Mather House Fellowships Office

The Mather House Fellowships Office eagerly welcomes all Mather students interested in applying to one or more of the many fellowships, scholarships, and grants available to support projects in areas such as academic research, study abroad, public service, international travel, and personal enrichment, among others. We strongly encourage all Mather students to consider applying for fellowships.

Resources Available for Fellowships Applicants

Fellowships Team: Alex Heyde, Rebecca Tweedie

Mather House provides a team of fellowships advisors from a variety of academic backgrounds who can help guide you through the application process. These advisors can support you in a number of ways, including identifying the fellowships that are right for you, developing and articulating your objectives and interests, drafting and refining application essays, interpreting the peculiarities and understanding the emphases of particular competitions, preparing for interviews, and in general helping you craft a successful application package. Most successful applicants have a strong working relationship with their fellowships advisor - applying for fellowships without first conferring with a fellowships advisor is not recommended.

The Undergraduate Research and Fellowships Office (URAF) is the main resource for fellowships-related information at Harvard. They have a very useful website [https://uraf.harvard.edu/] with listings of fellowships by application due date, a calendar of fellowships deadlines and grants-related events, and other useful information. Particularly useful is the searchable grants database: [https://uraf.harvard.edu/browse-fellowships] They also run information sessions for students throughout the year about various fellowship competitions. Please note that the OCS Fellowships Office (now called URAF) is no longer physically located at OCS but has now moved to 77 Dunster St.

In addition to URAF, there are a variety of other online resources, including [https://ocs.fas.harvard.edu/summer-funding], which has information on finding funding for international study or travel. The many regional centers at Harvard typically have information on their own fellowships, and most of the national competitions have their own web sites.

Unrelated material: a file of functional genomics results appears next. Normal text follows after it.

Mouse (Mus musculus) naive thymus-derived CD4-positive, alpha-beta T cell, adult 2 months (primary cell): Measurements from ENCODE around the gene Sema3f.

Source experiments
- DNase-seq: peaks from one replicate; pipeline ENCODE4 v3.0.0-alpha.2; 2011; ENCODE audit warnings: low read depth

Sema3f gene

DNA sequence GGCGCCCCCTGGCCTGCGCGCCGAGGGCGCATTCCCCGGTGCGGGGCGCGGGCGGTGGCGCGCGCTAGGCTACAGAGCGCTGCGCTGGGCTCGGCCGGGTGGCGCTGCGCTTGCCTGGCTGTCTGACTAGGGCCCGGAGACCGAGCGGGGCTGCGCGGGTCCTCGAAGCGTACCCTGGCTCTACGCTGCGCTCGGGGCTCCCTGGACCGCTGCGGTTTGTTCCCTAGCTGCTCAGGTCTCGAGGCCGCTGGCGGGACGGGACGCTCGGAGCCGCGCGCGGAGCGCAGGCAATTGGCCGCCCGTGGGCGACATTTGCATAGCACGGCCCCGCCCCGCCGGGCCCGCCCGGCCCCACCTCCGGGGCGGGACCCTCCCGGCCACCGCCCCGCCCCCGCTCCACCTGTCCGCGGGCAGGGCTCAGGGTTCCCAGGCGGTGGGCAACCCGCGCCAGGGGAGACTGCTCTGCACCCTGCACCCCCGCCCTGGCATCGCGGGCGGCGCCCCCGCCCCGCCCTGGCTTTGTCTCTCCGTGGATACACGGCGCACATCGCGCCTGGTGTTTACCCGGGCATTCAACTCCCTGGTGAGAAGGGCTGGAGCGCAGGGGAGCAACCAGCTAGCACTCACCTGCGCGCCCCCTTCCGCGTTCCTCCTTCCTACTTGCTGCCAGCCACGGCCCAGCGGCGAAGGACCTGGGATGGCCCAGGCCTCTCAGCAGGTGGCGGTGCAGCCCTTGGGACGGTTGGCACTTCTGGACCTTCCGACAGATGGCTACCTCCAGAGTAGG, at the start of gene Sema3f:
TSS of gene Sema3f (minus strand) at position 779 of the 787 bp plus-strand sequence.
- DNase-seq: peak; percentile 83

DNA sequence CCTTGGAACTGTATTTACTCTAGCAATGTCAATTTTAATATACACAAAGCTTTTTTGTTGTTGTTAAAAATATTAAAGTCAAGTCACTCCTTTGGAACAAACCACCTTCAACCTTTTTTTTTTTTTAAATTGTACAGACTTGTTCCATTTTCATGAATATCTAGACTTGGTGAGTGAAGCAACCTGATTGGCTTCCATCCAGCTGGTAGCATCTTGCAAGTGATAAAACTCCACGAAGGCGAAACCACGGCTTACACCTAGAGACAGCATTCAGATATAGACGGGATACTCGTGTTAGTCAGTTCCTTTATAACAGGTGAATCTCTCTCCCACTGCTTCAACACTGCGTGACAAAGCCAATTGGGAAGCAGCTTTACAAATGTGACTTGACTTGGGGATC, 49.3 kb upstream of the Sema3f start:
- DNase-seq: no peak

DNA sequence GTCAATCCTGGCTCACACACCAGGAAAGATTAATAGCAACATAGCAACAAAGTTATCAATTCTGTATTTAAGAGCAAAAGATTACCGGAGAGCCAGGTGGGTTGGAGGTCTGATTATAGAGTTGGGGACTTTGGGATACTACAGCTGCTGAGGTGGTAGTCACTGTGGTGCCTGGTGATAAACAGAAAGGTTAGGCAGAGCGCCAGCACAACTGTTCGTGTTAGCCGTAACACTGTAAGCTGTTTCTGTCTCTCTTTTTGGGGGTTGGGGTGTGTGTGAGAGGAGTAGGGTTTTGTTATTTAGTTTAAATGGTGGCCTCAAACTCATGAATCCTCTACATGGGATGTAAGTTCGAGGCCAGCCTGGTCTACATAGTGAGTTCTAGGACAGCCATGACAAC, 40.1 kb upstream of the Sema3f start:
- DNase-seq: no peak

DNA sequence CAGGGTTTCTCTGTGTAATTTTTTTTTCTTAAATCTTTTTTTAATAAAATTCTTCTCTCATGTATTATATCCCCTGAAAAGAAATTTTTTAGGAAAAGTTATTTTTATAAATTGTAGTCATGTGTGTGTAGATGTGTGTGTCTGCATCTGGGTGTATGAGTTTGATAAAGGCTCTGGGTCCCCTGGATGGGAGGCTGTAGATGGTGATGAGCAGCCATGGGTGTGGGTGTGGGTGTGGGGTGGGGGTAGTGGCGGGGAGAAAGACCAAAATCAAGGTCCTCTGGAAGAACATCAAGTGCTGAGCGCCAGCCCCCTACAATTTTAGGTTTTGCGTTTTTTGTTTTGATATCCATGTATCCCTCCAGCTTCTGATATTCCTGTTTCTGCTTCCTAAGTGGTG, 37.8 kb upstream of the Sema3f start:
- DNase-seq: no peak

How Do I Get Started?

Step One: Research. At the very least, make sure you have readused the grants database (link above). Avail yourself of the other resources identified above and/or any information that is available in your area of interest. Read the introductory literature on the URAF website.

Step Two: Begin to develop an idea of what your objectives are, what fellowships you might be interested in, and what it will take to apply. (Also, double check that you have completed Step One.)

Step Three: Sign up for office hours, which are held weekly by the fellowships advisors (look for emails to mather-announce with sign-up information). Alternatively, you can email Alex Heyde with your name, concentration, a brief description of your fellowships objective(s), a list of the fellowship(s) or fellowships area(s) you are interested in, and your regional and/or disciplinary focus if appropriate.

A Few Quick Tips

1. Get Started Early. There are no extensions on application deadlines, and applications tend to take longer than you would expect. Also, people like letter writers and fellowships advisors tend to be more helpful when you don't approach them at the last minute.

2. Make a Plan. Fellowships applications have a lot of moving parts. Make a list of all the things you have to get done and work backwards from your due date to make a calendar of deadlines.

3. Plan to Finish a Week Ahead of Time. Then devote your extra week to doing several extra revisions on your essay(s) and address any of the emergencies that inevitably creep up.

4. Have Several Essay Readers. Have professors, TAs, friends, or anyone you trust read and edit your essay(s). Make sure that both your fellowships advisor and a professor in your concentration or area of interest reads it and provides comments.

5. Have Letter Writers Send a Copy of Their Letter To the House Office. Some competitions require your letters of support to be sent through the House Office. Even when this is not the case, you should have your letter writers send an extra copy of their letter with a waiver to the House Office. This copy of their letter will then live in your house file and can be used (with your permission) for future competitions, to jog a former professor's memory for a future letter, or to inform a house endorsement letter.